James Bonas’ production of The Tales of Hoffmann for English Touring Opera reveals just how good Regietheater can be when the idea is well thought through. The action is updated to the early twentieth century so that Stella is a star of the silver screen, and this proves an excellent way of showing how she, as essentially a projected image, represents an ideal that Hoffmann could never hope to achieve.
The contrast between reality and fantasy is made all the more acute by setting the first scene in a film studio complete with props and spotlights. This reveals the unglamorous truth that goes behind generating the images of his beloved that Hoffmann watches on screen. It also reveals how Hoffmann’s previous encounters with women constitute good entertainment, with his friends settling down to hear about them as they would to watch a movie.
The room itself is a box-like area covered from floor to ceiling with drawers that can open to reveal eyes in the Olympia scene, or to show faces. This remains the same throughout the drama, which emphasises the synergies between the three central scenarios, and connects these events to Hoffmann’s present. The screen in the initial scene finds a counterpart in the mirror with which Giulietta attempts to steal Hoffmann’s shadow and a board on which scientific diagrams appear in Spalanzani’s laboratory. That this is then wheeled on in the final scene in its torn state reveals how Hoffmann’s dreams have been shattered. Stella now appears not on film but simply behind the frame, while the Muse steps through it to show that she is Hoffmann’s future and reality.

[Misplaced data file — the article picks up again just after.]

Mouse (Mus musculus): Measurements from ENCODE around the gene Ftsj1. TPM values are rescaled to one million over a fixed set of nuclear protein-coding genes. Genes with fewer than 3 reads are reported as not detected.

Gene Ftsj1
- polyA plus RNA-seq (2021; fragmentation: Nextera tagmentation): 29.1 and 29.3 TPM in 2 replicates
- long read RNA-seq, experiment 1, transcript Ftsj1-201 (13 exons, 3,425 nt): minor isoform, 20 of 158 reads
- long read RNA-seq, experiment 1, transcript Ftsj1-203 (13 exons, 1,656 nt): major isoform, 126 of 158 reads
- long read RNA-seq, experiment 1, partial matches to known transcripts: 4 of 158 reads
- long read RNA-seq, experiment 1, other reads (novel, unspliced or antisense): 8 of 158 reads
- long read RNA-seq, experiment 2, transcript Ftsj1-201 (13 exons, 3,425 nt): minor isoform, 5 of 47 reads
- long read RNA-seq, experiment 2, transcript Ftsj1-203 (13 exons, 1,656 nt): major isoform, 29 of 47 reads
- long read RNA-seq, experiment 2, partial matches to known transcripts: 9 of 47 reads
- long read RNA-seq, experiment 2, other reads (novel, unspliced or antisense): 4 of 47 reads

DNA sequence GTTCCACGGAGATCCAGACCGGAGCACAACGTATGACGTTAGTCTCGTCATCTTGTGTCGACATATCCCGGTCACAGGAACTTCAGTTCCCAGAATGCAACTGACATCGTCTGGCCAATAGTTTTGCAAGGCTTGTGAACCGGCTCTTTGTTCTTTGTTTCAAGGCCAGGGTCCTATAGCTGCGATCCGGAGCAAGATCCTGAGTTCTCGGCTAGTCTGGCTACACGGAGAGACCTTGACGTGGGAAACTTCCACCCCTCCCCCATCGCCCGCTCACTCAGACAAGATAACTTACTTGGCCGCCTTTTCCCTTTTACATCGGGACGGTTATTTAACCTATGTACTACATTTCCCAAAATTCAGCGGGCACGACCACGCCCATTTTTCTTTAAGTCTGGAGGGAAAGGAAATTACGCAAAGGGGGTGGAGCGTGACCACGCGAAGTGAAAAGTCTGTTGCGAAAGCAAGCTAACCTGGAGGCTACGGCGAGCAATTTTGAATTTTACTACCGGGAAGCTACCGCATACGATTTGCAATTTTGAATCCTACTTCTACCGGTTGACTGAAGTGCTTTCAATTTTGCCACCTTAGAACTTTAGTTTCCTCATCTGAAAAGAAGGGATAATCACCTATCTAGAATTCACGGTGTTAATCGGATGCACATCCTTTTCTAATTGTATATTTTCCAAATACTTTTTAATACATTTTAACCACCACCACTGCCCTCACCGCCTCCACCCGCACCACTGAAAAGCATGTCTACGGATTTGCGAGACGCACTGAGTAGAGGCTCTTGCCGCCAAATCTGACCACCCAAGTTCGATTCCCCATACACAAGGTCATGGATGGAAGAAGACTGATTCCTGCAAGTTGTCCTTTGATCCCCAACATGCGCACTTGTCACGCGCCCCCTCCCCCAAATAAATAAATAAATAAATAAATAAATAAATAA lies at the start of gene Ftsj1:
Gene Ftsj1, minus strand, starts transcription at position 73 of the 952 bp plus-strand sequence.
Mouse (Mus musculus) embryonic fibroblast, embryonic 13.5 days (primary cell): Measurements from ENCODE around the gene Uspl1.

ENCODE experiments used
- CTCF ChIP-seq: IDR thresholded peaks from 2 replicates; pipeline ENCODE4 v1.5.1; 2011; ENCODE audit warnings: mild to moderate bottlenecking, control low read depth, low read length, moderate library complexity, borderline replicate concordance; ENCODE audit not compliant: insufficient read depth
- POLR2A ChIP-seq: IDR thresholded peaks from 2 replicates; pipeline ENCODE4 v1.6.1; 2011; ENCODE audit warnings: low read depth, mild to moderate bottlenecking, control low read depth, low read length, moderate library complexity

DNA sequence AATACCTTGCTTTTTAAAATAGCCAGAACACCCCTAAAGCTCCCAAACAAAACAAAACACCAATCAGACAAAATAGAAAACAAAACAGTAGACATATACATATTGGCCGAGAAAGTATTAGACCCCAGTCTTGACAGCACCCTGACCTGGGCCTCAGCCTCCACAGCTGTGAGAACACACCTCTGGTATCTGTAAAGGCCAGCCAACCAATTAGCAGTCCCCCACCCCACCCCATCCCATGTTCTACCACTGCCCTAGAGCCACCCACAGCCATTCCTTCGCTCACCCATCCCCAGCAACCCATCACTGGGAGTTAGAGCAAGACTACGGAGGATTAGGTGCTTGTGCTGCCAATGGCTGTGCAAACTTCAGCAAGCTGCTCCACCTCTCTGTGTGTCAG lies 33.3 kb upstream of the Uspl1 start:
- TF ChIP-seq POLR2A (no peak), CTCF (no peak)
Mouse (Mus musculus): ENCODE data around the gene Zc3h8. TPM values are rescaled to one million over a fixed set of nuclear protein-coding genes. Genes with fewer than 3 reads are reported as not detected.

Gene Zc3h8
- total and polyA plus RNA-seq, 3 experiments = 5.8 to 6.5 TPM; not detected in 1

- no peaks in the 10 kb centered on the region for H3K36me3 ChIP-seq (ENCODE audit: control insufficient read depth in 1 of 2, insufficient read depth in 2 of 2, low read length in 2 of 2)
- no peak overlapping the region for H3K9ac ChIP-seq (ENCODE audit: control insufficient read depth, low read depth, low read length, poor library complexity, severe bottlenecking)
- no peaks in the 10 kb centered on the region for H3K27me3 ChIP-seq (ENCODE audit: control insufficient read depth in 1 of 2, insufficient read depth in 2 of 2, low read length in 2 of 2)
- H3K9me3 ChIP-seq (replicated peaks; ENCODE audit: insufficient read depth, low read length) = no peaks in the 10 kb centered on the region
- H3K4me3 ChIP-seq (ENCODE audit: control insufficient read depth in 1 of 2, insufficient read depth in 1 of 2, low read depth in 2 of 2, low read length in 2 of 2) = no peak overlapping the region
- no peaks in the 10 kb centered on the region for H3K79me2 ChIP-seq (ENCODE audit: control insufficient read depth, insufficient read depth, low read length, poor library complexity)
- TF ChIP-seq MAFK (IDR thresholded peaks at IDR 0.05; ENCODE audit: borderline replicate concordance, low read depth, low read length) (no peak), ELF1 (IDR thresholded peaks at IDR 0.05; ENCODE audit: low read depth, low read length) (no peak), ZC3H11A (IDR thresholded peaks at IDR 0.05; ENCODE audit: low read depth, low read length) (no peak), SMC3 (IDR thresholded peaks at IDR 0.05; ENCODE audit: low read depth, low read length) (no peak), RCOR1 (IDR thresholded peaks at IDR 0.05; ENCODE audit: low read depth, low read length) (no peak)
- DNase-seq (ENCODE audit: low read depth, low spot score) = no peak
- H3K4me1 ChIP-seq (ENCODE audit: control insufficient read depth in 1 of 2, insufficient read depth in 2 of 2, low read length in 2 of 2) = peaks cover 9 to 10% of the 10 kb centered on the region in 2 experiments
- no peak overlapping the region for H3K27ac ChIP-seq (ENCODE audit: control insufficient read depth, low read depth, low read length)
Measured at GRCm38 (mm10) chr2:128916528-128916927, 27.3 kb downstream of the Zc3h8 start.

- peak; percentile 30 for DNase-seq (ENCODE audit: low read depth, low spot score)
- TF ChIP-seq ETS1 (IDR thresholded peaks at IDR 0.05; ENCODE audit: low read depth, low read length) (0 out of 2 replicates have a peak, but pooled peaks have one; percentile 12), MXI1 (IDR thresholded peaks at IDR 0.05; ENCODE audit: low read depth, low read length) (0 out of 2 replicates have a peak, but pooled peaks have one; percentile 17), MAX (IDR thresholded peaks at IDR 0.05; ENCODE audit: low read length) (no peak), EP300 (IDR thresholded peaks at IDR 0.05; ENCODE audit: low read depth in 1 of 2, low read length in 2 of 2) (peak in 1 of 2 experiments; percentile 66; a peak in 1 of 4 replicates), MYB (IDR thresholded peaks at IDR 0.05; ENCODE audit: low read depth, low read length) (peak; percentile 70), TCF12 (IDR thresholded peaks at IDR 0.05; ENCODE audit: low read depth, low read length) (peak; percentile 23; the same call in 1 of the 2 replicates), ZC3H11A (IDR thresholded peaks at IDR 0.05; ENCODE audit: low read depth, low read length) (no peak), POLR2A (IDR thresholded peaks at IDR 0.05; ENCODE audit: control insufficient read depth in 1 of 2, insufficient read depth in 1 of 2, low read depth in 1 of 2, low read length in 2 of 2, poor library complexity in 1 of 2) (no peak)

At the same time, the areas for the three central scenes are made to feel substantially different in their proportions by pushing a central section of the back wall forwards to depict Crespel’s house, and backwards to portray Giulietta’s Venice. It is removed altogether in Spalanzani’s laboratory and a curtain put in its place, behind which Olympia first appears. There are also numerous smaller touches, ranging from The Legend of Kleinzach being acted out using Hoffman’s friends, to the typography of the surtitles (the performance is in English though) making them look like captions to be found in silent movies.
Not every idea works. For example, the Doll’s Song is marred by having Olympia portrayed as a skinny puppet covered in lights with Ilona Domnich (who also plays Antonia, Giulietta and Stella) becoming one of its puppeteers as she sings. It is distracting to see this moving in time with the music when we only want to listen to the beautiful soprano solo. Domnich occasionally displaces the puppet to take centre stage, presumably highlighting the fact that Olympia is also Stella, but such an aria does not benefit from these type of distractions. Nevertheless, any weaker moments in this reasonably slick production are soon forgotten in the face of a very strong cast. There is certainly no hint that part of Domnich’s mind is focused on operating the puppet as her voice reveals sweetness, lightness and exquisite precision.
Sam Furness is excellent as Hoffmann, producing a strong and expansive tenor sound, while Warwick Fyfe shines as Lindorf, Coppélius, Dr Miracle and Dappertutto as his firm baritone voice cuts through the air with clarity and menace. Louise Mott is effective as the Muse and Nicklausse as her highly pleasing mezzo-soprano feels focused and unforced. Matt R J Ward, Tim Dawkins, Adam Tunnicliffe and Ashley Mercer tackle multiple roles with aplomb with Dawkins’ Crespel standing out in particular. In the pit, Philip Sunderland brings the right combination of surety and sensitivity to the sound as he effectively tackles the very disparate demands of Offenbach’s enigmatic score.
After this week all three of English Touring Opera’s current productions – Pelléas et Mélisande, Werther and The Tales of Hoffmann – will continue to tour the country. For full details of venues and dates visit the English Touring Opera website.